What is Dietary Fiber?

Dietary fiber is found only in plant foods such as fruits, vegetables, whole-grain breads and cereals, nuts, and legumes (dried beans, lentils and peas).  Although there are several forms of fiber, they are usually classified into two groups: 

  • Soluble fiber can dissolve in water to form a gel-like substance in the digestive tract.  This soluble fiber is beneficial in lowering the “BAD” cholesterol.  Clinical studies have shown that diets containing 10 to 25 grams of soluble fiber per day can lower LDL cholesterol by 18%.  Sources of good soluble fiber include oats, peas, beans, apples, and citrus fruits.  Typically one serving of any of these foods will provide about one to three grams of soluble fiber.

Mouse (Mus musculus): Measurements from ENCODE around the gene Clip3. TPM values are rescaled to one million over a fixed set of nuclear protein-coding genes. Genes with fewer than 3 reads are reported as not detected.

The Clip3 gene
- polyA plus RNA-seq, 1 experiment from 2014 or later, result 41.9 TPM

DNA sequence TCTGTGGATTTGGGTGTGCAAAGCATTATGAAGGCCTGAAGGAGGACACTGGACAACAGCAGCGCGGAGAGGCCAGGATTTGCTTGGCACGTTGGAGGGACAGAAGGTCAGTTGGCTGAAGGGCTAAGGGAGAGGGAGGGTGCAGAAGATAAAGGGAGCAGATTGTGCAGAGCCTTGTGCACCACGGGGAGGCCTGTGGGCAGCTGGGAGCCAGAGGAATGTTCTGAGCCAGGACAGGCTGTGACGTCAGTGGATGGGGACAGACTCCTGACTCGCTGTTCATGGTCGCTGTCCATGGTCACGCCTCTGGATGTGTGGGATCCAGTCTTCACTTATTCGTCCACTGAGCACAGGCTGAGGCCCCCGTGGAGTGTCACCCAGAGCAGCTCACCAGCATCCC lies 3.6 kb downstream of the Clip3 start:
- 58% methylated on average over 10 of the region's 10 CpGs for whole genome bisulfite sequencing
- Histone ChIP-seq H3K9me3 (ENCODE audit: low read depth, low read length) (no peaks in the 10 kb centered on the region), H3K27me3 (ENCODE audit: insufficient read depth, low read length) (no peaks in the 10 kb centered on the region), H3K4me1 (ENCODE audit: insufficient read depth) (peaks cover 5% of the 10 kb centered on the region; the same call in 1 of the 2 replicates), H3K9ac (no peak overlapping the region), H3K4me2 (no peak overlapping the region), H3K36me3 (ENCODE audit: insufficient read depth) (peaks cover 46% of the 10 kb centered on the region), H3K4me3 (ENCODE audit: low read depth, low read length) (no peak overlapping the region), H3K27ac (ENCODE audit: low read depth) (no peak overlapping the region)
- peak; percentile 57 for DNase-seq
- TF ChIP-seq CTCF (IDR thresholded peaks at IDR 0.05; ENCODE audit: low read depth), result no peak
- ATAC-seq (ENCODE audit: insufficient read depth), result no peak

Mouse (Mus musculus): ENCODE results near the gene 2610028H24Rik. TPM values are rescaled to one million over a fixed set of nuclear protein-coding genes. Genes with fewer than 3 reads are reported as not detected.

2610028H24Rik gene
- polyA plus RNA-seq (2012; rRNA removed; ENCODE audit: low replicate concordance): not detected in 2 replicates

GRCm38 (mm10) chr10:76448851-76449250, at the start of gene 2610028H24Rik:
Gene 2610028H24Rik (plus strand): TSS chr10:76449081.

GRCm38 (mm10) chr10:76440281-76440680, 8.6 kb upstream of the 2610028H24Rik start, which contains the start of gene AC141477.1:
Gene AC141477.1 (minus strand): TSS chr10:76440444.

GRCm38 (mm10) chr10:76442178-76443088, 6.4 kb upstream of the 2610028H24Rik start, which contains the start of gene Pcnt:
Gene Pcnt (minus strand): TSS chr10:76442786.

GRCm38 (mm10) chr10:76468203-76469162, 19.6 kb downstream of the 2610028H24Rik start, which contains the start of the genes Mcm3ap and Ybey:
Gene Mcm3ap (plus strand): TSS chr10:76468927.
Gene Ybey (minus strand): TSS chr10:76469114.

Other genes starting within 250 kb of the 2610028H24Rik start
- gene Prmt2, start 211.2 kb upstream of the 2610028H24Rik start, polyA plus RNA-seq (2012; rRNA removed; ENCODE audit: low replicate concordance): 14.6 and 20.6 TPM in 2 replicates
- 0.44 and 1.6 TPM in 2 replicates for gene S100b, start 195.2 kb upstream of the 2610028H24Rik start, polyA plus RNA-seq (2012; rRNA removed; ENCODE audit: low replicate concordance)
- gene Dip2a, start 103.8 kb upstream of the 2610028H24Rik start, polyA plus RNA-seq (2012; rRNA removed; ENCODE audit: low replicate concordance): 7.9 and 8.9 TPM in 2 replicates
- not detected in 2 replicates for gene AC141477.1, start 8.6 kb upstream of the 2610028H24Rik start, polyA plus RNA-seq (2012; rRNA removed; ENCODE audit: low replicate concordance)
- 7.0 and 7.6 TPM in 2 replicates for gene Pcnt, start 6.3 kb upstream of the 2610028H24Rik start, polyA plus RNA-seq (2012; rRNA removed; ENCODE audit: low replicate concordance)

• Insoluble fiber cannot dissolve in water so it passes through the digestive tract relatively unchanged.  This insoluble fiber helps to make your stools softer and bulkier and speeds elimination.  Sources of insoluble fiber would include whole-grain foods, wheat bran, most vegetables and fruit with skin.  

Typically, canned and frozen fruits and vegetables contain just as much fiber as raw ones.  However, some types of refining processes may reduce the fiber content.  Current food labeling requires the amount of dietary fiber to be listed.  It is listed just below the “Total Carbohydrate” portion of the Nutrition Facts section of the product label.  For a manufacturer to make fiber claims it must meet the following guidelines: 

  • High Fiber:  5 grams or more per serving
  • Good Source of Fiber:  2.5 – 4.9 grams per serving
  • More or Added Fiber:  At least 2.5 grams more per serving than the reference food  

How Fiber Decreases Cholesterol Naturally!